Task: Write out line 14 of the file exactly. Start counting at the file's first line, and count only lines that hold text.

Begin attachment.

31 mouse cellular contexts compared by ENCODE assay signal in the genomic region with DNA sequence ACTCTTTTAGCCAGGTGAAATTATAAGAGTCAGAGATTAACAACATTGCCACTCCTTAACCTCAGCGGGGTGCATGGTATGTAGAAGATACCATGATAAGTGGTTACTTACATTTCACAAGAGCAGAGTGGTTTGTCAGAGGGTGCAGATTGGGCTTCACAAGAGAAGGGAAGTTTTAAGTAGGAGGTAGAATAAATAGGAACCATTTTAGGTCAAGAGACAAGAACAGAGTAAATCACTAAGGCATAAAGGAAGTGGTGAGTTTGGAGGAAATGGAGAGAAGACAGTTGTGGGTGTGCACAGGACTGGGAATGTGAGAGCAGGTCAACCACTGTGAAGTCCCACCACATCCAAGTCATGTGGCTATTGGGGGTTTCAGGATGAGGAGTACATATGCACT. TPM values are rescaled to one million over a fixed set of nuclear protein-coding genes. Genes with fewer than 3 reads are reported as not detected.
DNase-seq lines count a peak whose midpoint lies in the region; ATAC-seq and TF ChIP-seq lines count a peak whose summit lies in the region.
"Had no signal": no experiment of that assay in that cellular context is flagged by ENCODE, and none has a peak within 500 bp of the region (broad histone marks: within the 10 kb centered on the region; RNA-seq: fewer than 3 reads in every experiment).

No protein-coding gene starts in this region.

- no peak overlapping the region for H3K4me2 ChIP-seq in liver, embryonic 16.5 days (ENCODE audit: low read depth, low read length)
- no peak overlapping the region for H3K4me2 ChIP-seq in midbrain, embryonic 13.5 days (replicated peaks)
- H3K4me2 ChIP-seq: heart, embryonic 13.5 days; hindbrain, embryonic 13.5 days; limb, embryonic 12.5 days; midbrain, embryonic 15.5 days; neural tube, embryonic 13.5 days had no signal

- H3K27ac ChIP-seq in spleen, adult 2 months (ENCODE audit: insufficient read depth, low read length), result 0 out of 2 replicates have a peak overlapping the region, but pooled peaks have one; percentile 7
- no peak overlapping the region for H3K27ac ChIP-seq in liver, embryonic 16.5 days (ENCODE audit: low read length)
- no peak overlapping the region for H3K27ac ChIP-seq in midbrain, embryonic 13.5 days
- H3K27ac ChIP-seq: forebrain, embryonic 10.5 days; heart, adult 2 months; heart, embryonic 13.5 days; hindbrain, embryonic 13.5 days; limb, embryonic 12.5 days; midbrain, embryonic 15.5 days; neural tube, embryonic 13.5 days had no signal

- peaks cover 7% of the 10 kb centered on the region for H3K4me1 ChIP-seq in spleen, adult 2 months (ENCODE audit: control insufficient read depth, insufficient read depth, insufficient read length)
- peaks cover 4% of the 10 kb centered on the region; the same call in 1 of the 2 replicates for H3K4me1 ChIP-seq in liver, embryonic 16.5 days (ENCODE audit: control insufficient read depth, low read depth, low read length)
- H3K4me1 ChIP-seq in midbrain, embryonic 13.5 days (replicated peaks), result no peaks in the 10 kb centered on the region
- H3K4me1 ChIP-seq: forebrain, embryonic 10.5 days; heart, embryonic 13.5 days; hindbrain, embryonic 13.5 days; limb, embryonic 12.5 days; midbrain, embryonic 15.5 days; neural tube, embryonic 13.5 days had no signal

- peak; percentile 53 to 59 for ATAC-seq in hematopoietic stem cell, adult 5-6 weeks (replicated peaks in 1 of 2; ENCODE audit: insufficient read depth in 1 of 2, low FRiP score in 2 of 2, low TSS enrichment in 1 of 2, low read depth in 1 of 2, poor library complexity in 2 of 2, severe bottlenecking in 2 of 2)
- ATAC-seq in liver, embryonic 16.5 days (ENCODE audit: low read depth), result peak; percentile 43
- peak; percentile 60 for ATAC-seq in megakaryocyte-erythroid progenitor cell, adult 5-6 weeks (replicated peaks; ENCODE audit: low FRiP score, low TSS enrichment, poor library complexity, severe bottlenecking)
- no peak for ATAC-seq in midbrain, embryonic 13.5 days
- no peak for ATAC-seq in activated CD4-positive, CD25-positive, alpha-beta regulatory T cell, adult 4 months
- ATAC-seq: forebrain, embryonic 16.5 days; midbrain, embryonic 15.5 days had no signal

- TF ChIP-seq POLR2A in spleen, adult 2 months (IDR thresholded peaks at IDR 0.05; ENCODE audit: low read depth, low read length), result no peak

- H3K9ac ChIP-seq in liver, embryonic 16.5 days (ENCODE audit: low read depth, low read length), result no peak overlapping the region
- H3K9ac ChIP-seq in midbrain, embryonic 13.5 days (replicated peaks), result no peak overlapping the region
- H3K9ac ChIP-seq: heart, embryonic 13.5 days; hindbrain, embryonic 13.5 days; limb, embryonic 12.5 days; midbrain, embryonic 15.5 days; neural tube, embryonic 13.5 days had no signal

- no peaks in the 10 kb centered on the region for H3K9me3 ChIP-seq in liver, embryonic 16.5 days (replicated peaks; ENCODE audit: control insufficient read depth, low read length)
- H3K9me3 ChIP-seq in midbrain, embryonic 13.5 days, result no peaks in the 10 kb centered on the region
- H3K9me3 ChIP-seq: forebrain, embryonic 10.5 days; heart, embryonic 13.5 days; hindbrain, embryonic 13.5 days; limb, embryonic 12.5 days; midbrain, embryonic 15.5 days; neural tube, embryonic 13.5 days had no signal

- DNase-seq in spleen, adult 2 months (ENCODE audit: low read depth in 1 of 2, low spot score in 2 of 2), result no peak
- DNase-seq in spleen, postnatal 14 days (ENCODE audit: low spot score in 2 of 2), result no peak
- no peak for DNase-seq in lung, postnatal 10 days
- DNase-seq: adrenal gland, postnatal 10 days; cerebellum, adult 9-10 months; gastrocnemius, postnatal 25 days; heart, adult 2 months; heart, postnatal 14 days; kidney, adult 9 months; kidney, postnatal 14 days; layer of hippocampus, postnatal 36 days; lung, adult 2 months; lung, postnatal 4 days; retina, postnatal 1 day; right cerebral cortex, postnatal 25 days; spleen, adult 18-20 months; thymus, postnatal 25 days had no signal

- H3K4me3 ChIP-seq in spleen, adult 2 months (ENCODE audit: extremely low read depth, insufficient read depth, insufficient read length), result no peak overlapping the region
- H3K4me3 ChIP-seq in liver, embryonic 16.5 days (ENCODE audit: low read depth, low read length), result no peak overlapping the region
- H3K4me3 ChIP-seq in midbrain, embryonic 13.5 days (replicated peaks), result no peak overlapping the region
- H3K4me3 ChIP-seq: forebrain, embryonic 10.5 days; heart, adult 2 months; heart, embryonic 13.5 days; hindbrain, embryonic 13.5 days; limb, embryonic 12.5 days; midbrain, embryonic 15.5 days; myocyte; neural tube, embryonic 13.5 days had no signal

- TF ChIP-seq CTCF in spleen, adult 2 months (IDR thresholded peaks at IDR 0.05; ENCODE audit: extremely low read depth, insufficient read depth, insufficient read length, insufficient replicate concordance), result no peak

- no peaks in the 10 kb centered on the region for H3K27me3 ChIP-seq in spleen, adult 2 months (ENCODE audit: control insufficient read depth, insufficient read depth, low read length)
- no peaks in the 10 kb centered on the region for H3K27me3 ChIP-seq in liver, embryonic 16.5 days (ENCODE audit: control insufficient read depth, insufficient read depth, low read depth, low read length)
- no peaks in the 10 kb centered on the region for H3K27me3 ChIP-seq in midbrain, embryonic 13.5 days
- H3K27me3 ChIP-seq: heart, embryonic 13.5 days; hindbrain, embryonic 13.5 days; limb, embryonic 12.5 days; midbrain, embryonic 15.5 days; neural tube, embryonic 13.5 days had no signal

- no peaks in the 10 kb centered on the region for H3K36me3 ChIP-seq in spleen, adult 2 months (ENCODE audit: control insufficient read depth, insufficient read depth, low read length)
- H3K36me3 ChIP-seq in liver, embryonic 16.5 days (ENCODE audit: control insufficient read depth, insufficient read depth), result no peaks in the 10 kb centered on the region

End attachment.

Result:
- H3K4me1 ChIP-seq in midbrain, embryonic 13.5 days (replicated peaks), result no peaks in the 10 kb centered on the region